Alok Sharma promises 'joined-up thinking' on net-zero policy, but examples remain scarce

Business Secretary Alok Sharma delivered rhetoric that the Government will approach the net-zero emissions commitment for 2050 through a "joined-up thinking" approach, but was unable to confirm any concrete policy announcements that would ensure fossil fuels aren't locked into the future economy.

Sharma was quizzed on the UK's roads programme, green buildings grants and COP26 preparations 

Sharma was quizzed on the UK's roads programme, green buildings grants and COP26 preparations 

Business Secretary Alok Sharma faced a barrage of questions from MPs today on efforts to align policy with the UK’s net-zero ambition as part of a virtual hearing with the Environmental Audit Committee (EAC).

Marking the first time that Sharma had appeared in front of the committee, the 90-minute sessions saw the COP26 President quizzed on a plethora of green agenda issues, ranging from green buildings and transport to electronic waste (e-waste) and COP26 preparations.

During the session, Sharma remained adamant that the Government was approaching the net-zero target through a joined-up and strategic approach. This method would see that financial budgets and policy decisions are all aligned with the net-zero target for 2050.

“We are ensuring a lot of joined-up thinking from the Climate Action Committee that we’re sitting on,” Sharma said. “We are ambitious, and we want to make sure that whatever we do is deliverable. Plans are in some ways even more important than ambition and I’m hoping we can set out more of this over the coming months.”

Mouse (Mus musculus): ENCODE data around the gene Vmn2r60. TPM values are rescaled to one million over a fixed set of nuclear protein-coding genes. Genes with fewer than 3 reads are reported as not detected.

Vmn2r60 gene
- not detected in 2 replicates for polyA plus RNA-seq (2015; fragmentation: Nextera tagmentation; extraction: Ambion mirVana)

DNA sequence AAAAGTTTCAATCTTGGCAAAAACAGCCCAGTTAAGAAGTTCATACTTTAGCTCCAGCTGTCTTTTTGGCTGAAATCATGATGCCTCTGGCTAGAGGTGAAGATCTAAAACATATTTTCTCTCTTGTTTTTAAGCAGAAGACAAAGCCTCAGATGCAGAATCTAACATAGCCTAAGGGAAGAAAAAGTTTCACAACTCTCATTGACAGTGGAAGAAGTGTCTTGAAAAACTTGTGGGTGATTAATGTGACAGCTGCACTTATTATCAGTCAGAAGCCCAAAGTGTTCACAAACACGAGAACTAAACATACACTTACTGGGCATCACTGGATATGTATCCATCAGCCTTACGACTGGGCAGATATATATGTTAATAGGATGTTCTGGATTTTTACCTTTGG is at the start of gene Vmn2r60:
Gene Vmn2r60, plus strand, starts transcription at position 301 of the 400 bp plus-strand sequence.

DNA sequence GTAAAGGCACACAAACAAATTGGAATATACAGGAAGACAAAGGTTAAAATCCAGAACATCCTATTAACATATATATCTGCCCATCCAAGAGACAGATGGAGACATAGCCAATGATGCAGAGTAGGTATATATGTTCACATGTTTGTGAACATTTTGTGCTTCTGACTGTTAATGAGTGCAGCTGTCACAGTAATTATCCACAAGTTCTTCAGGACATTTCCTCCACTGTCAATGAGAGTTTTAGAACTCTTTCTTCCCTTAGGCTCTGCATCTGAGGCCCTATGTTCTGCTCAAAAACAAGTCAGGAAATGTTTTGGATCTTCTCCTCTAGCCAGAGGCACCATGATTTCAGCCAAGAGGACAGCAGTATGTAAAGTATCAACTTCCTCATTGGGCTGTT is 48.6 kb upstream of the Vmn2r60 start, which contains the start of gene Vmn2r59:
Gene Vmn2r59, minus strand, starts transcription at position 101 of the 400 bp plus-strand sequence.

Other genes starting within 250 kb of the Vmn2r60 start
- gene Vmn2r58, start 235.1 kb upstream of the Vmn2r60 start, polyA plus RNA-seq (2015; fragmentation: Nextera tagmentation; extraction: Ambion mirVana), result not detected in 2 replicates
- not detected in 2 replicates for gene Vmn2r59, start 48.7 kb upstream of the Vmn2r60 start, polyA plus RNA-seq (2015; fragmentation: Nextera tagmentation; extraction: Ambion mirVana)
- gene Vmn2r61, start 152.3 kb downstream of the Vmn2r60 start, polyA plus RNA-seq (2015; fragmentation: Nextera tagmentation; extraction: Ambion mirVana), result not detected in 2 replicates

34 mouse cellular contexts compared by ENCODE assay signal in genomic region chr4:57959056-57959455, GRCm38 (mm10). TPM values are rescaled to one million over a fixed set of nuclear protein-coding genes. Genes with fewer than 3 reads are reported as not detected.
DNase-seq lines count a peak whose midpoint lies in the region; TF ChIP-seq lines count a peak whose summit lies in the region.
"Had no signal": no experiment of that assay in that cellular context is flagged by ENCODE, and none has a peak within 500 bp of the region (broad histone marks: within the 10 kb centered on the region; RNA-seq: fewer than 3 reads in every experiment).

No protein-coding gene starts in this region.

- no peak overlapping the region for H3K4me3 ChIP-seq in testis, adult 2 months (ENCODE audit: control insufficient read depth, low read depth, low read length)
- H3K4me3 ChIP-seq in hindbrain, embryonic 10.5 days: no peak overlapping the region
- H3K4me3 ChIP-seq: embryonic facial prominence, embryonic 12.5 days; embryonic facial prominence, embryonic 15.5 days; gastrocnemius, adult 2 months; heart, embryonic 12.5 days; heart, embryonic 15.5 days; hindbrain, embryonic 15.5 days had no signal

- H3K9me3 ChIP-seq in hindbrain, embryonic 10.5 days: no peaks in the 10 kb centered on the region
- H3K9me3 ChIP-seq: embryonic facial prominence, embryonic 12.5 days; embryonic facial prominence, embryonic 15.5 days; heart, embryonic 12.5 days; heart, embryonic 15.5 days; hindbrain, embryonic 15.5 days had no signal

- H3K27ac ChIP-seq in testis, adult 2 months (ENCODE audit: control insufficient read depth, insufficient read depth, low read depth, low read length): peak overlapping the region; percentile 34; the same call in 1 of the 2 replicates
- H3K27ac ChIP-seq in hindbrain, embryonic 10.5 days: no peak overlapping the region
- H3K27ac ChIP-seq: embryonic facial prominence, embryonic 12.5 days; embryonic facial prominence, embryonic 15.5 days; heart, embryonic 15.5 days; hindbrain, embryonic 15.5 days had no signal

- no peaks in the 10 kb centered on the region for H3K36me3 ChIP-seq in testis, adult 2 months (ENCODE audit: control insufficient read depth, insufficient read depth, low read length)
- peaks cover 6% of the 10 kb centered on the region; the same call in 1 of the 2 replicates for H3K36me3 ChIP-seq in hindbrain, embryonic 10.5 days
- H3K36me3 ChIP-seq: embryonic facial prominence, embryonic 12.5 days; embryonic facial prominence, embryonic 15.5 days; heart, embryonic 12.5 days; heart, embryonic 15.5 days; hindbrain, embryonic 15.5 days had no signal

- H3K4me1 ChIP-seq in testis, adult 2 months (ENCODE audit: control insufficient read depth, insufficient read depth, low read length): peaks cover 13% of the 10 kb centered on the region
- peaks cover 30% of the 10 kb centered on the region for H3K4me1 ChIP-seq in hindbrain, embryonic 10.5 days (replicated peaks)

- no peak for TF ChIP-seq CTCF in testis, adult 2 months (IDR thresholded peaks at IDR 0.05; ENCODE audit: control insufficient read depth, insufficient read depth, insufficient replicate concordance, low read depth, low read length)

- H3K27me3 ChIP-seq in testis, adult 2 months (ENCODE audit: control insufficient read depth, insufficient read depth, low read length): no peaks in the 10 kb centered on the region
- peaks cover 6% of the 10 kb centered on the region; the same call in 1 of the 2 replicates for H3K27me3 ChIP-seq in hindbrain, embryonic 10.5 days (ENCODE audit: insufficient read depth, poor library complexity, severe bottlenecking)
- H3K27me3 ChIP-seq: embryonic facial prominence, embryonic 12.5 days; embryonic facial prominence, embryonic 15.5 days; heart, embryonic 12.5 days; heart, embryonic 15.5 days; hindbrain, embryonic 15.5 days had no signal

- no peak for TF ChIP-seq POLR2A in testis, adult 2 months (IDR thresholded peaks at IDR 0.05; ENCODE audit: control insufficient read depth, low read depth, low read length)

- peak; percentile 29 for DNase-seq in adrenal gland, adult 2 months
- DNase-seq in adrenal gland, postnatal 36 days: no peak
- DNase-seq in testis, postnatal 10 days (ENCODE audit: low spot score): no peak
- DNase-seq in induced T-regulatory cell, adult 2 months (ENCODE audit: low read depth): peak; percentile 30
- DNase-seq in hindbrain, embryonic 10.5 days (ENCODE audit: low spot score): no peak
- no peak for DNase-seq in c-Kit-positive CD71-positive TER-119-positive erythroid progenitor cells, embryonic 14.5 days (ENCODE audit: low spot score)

The UK’s climate watchdog, the Committee on Climate Change (CCC) has noted a sizeable “policy deficit” between recent, current and planned short-term action, and what is required to put the UK on track to meet its long-term net-zero target. Of particular concern to the CCC is the fact that no sector is prepared to adapt to 2C of warming above pre-industrial levels by 2100; the ongoing delays to the delivery of the National Infrastructure Strategy and Energy White Paper; the fact that the Buildings and Heat Strategy may be delayed and the lack of a clear carbon pricing trajectory.

The Government’s own projections show that the UK is set to miss future carbon budgets – which will require emissions to fall by an additional 31% by 2030. It is estimated that current government policies will deliver a 10% reduction.

MPs were, therefore, quick to question just how joined-up the Government’s approach to net-zero is.

Caroline Lucas, Green Party MP for Brighton Pavilion questioned the £27bn roads programmes. Highways England confirmed last month that it will be undertaking projects accounting for £14bn of the government’s £27.4bn Road Investment Strategy 2 (RIS2) as part of the UK’s Covid-19 stimulus plan. RIS2 was confirmed by Chancellor Rishi Sunak at the 2020 Budget and will run through to 2025.

The body was keen to emphasise the potential sustainability benefits of its plans, touting £1bn of investment in community-centric projects intended to improve walking, cycling and horse riding infrastructure; boost flood resilience or conserve cultural heritage. It also argued that its plans would help to halt biodiversity loss and would support 64,000 jobs in the construction industry.